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βj represents the risk of project j.

This return becomes our discount rate in our NPV calculations.

II.   The One-Asset Firm:

Let's begin our discussion by considering a one-asset firm.  Since we want to defer the impact of the financial structure decision on the wealth of shareholders till later, we will initially assume that firms are all equity financed.

Let's begin with a simplified, market value balance sheet with "real" assets (as opposed to financial assets) on the left-hand side and financial assets, here all equity, on the right-hand side.

ASSETSEQUITY

A1 = Asset S = Stock

(Asset Risk =(Financial Security Risk =

   Business Risk)  Financial Risk)

Total Assets                    = Total Equity

Asset Beta, βA    =    Equity Beta, βS

Given the CAPM, the required return for the real asset A1 equals

E(rA1) = rf + (E(rm) - rfA1, where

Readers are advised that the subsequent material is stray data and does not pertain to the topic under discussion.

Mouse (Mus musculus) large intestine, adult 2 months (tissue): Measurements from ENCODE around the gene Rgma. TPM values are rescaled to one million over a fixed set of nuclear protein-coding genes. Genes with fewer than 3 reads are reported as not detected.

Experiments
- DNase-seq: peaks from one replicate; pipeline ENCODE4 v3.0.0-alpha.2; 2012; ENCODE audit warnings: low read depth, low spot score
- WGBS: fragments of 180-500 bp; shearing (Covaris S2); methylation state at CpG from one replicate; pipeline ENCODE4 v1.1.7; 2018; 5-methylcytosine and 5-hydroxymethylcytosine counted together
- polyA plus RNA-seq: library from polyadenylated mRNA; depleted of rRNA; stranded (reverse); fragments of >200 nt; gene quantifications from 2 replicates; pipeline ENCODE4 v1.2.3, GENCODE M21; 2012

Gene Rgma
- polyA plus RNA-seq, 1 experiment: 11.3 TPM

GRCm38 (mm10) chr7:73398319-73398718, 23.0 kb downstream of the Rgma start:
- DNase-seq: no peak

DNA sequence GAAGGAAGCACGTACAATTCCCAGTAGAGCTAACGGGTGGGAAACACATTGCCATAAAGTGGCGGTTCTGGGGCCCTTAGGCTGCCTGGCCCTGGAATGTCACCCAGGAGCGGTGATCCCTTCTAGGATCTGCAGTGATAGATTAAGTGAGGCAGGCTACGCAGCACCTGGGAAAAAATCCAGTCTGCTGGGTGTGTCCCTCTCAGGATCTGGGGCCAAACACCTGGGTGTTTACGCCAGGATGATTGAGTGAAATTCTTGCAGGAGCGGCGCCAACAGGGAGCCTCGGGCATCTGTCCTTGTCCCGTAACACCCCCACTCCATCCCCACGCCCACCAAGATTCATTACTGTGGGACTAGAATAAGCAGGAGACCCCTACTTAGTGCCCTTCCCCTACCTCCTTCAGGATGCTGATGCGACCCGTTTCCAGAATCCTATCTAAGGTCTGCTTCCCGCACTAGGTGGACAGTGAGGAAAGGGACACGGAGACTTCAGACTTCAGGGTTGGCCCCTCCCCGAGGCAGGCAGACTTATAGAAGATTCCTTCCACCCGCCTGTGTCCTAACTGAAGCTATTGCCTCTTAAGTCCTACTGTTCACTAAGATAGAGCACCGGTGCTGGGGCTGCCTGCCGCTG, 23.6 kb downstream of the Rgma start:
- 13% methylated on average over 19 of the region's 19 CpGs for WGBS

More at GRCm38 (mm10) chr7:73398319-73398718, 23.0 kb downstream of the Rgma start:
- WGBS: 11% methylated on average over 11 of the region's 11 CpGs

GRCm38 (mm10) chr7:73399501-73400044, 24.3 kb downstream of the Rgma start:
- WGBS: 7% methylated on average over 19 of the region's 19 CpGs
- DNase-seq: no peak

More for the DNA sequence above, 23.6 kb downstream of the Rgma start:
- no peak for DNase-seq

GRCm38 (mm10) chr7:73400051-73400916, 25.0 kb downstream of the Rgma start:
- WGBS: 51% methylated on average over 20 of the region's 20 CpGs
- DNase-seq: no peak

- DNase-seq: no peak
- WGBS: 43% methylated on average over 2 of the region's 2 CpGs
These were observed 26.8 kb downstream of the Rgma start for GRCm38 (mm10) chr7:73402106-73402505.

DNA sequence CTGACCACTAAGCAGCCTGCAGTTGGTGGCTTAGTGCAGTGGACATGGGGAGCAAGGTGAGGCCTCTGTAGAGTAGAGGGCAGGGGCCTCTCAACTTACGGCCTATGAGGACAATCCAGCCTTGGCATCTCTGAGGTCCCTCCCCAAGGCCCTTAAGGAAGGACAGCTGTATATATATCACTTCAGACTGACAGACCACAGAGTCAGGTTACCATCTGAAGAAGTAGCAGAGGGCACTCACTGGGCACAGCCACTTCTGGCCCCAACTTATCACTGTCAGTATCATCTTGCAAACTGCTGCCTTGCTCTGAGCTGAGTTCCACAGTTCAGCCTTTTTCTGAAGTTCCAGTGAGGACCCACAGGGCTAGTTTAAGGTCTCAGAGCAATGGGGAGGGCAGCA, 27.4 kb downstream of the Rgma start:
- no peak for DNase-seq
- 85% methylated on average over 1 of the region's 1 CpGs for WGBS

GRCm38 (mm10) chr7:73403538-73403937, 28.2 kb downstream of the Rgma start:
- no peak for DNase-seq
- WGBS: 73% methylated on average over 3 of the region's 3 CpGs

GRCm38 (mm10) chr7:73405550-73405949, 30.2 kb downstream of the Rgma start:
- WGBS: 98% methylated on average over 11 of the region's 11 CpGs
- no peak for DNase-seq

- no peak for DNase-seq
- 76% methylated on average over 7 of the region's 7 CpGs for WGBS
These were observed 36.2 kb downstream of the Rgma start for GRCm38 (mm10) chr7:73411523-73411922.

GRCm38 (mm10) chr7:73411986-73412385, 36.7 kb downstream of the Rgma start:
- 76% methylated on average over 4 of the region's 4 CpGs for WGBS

βA1 is the beta of Asset A1.  

However, there are some complications in determining the asset's beta, βA1.  Therefore, we must digress for a moment.

What does a financial security (in this example, common stock) represent?  A financial security is just a piece of paper!  Intrinsically, this piece of paper has no value.  Why, then, do financial securities, such as shares of common stock, have value in the marketplace?  It is because financial securities represent claims on the cash flows generated by real assets, or the assets that "live" on the left-hand side of the balance sheet!  In other words, the source of value of financial securities is derived from the cash flows generated by the real assets and the risk of these cash flows.  Different types of securities, e.g., stocks and bonds, have different priority claims upon these cash flows.  Again, however, in our example we are only considering an all-equity financed firm.  

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